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Knicks 92, Jazz 83: "No one wants to win."

(But the Knicks did.)

Russ Isabella-USA TODAY Sports

Dumb game of basketball right there, buddies. The Knicks were short-handed and looked sleepy in the second of a back-to-back. The Jazz are just really sad and lifeless and poorly coached. So this game was RIVETING. The Knicks fell behind double-digits early because the Jazz started uncharacteristically hot from outside, then the Knicks made a predictable comeback when non-Carmelo-Anthony people started hitting jumpers. They took control in the second half and walked away with a win in hand to keep pace with Atlanta.

Very few notes:

- The Jazz don't have the guys to defend Carmelo Anthony one-and-one and don't have the coordination to crowd him capably, so he just bullied Marvin Williams and company. Some strong, defiant stuff off the dribble, plus a nice 4-7 line from downtown. That's reassuring after a couple bad shooting nights and the vague concerns about his hand Sunday night.

- The Jazz don't have a good FARTDOG candidate-- Trey Burke isn't ready and Diante Garrett/Ian Clark combined for a donut-- but they still managed to expose New York's sedentary defense early on. Derrick Favors dominated the offensive glass because no one bothered to obstruct him and Richard Jefferson dunked more times in the first half than he has in the past six seasons combined (this is an estimate).

- That said, I credit the Knicks with once again dialing the defense up a bit in the second half. Raymond Felton in particular gets some snaps for fighting over picks and making himself a nuisance instead of just fading out of plays at every opportunity. Iman Shumpert had those moments, too, but lost some minutes to foul trouble.

- This was my favorite play of the night and may be one of my favorite plays of the season:


That's Melo coming out of a half-ending timeout with a 25-yard football pass to J.R. Smith, who wisely let the ball bounce before collecting it for a fading corner three right before the buzzer. Clever stuff, perfectly executed. And of course J.R. hit that after tossing up bricks on nearly everything he attempted prior.

- No Amar'e Stoudemire meant COLE ALDRICH POST PARTY. He looked genuinely graceful looping baby hooks out of his right hand and genuinely hilarious trying to do the same off countermoves to his left. And despite a little outmuscling by Enes Kanter, Aldrich played some fine defensive minutes as a shot-contester and pursuer of rebounds.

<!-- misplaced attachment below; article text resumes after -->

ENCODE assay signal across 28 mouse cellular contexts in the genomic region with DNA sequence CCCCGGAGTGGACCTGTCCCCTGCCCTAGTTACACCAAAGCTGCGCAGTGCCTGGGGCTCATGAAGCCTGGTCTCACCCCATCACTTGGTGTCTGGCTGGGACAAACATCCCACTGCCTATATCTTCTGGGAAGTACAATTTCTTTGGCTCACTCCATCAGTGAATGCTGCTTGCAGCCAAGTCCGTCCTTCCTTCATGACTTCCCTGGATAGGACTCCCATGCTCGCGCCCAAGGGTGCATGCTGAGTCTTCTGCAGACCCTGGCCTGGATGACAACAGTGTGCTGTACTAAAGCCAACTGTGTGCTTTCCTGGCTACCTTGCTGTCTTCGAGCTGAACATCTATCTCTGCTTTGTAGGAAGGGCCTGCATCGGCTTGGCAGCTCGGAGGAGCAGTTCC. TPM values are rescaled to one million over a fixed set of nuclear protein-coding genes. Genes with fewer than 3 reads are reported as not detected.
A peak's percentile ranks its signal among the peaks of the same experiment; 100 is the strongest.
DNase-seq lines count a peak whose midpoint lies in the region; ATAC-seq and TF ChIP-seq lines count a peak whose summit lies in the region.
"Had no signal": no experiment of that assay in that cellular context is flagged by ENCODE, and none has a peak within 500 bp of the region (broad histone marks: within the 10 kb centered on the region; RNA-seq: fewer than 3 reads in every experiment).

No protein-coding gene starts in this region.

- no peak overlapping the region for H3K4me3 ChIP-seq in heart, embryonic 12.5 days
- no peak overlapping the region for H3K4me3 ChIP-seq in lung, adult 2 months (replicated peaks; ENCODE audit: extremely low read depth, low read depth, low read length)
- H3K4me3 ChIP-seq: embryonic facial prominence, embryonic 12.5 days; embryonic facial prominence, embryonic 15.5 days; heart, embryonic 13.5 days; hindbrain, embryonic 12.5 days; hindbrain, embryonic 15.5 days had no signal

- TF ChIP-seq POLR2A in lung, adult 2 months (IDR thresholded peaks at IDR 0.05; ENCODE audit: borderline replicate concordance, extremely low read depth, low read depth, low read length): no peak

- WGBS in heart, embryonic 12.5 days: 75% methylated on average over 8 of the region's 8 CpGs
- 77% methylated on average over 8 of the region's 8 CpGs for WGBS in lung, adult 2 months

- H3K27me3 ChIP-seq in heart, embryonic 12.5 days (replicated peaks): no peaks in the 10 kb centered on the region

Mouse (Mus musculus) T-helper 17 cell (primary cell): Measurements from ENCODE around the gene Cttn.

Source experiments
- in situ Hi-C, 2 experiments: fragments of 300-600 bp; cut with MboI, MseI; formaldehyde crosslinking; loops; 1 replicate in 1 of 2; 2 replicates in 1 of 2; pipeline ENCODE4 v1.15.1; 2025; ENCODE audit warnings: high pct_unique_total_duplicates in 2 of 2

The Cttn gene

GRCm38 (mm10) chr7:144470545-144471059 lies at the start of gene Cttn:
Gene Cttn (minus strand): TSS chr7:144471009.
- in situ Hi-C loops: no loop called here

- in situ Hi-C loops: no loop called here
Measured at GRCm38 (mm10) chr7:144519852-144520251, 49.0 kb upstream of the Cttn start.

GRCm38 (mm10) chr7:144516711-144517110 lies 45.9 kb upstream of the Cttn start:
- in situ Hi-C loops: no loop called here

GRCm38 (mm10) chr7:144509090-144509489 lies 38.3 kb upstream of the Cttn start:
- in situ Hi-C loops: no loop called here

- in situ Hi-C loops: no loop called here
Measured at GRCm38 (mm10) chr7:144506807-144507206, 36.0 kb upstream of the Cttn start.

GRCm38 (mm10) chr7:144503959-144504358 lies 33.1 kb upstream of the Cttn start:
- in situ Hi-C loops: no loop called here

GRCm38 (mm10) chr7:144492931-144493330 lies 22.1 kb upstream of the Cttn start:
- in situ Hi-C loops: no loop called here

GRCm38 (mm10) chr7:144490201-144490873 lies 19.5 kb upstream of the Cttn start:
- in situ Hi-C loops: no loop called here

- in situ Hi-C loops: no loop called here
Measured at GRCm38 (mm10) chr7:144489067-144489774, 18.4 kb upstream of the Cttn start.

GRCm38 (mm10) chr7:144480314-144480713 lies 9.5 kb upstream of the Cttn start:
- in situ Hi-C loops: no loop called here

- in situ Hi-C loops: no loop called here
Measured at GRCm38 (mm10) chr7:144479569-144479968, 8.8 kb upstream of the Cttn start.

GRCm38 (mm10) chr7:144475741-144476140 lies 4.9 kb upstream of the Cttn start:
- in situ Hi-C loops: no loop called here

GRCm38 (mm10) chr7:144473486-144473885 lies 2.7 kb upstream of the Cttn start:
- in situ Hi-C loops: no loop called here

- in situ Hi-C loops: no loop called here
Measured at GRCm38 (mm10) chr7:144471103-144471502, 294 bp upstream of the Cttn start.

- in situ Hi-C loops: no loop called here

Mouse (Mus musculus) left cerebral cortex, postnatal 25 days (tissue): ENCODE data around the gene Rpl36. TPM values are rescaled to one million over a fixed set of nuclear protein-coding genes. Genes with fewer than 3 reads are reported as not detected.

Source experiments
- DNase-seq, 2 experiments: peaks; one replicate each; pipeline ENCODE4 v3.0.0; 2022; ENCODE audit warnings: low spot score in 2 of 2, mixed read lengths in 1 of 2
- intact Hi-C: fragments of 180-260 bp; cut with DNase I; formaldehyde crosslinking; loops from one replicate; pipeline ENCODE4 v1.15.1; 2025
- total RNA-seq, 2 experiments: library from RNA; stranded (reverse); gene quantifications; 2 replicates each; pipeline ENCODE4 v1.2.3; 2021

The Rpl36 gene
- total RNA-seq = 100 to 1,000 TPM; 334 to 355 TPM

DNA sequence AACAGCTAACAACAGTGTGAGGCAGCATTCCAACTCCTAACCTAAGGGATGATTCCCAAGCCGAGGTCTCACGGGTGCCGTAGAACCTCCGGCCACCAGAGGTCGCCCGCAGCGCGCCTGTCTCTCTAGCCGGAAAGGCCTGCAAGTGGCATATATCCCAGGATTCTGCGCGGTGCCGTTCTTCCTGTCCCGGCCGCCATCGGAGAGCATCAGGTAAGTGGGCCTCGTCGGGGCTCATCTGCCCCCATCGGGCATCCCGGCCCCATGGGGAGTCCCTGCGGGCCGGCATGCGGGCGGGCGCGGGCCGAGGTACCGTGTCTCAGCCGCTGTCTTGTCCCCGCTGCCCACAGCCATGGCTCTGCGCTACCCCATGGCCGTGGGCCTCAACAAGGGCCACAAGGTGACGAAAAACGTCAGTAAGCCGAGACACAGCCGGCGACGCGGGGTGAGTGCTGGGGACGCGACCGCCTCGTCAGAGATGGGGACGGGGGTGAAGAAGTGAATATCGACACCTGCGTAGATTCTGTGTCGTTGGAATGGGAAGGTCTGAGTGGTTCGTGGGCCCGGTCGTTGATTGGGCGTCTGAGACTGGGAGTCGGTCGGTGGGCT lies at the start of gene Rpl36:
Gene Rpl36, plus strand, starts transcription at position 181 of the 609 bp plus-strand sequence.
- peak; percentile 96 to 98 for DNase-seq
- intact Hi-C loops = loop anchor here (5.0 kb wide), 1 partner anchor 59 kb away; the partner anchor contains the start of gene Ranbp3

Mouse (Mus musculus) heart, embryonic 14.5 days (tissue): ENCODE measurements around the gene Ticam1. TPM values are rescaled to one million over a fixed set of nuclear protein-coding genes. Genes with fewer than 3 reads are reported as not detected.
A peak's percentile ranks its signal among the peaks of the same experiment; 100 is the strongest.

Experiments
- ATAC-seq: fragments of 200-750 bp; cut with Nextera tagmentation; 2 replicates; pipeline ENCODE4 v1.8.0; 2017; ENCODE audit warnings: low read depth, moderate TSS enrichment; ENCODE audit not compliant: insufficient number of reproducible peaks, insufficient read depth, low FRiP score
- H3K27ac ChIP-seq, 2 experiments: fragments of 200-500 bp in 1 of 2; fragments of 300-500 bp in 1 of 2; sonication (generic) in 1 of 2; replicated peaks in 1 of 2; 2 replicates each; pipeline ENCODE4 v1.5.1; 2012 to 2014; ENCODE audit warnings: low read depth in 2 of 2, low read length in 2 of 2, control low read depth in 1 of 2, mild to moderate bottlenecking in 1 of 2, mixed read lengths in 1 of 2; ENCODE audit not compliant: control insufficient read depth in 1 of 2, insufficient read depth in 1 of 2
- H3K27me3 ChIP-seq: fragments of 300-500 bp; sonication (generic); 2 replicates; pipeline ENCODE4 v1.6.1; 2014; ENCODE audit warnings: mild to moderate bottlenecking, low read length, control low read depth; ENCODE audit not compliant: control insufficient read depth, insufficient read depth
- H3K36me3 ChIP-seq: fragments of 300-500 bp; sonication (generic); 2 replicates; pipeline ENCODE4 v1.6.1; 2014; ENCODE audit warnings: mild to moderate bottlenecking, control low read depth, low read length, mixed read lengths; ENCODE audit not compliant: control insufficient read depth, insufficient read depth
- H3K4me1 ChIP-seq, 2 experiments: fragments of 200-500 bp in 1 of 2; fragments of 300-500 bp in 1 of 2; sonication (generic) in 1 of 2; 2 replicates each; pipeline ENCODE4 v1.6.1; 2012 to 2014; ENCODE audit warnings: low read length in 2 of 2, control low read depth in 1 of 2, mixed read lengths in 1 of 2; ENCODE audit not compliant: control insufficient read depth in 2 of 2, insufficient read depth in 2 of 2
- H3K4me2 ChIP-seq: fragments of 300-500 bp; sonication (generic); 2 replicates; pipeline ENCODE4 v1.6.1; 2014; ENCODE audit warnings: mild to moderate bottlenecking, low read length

- I was not prepared for Ian Clark's jumper. Not even a TV-MA before the broadcast or anything.

- The Knicks' comeback was mostly free throws while the Jazz committed idiotic turnovers (key, since they'd committed none in the first quarter. That flipped in the Knicks' favor.) New York's second-half lead and weathering of a Jazz run was built off guards finally hitting open catch-and-make threes. They just needed someone other than Melo to score. Their win was was cemented when Felton dropped his his signature FloaterTM to make the lead 13 with about eight minutes to go.

- Tyson Chandler seems to be picking and choosing when he makes a play on the ball these days. He managed to contest enough shots, collect enough rebounds, and finish enough plays at the rim to put together a respectable 15, 9, and 2 line in between instances of not protecting the rim. As always, he was on an island under the rim, but he looked a bit too comfortable lounging on the island at times.

And that...was...the basketball game? This one really didn't offer much. It's like JRmyth said: The Jazz didn't really want to win, so they didn't. The Knicks really wanted to win, but didn't really look like they did, but did anyway. They needed that, because the Hawks survived a challenge from the Sixers.

And now it gets tough. All playoff-bound opponents, all with something to play for from here on out.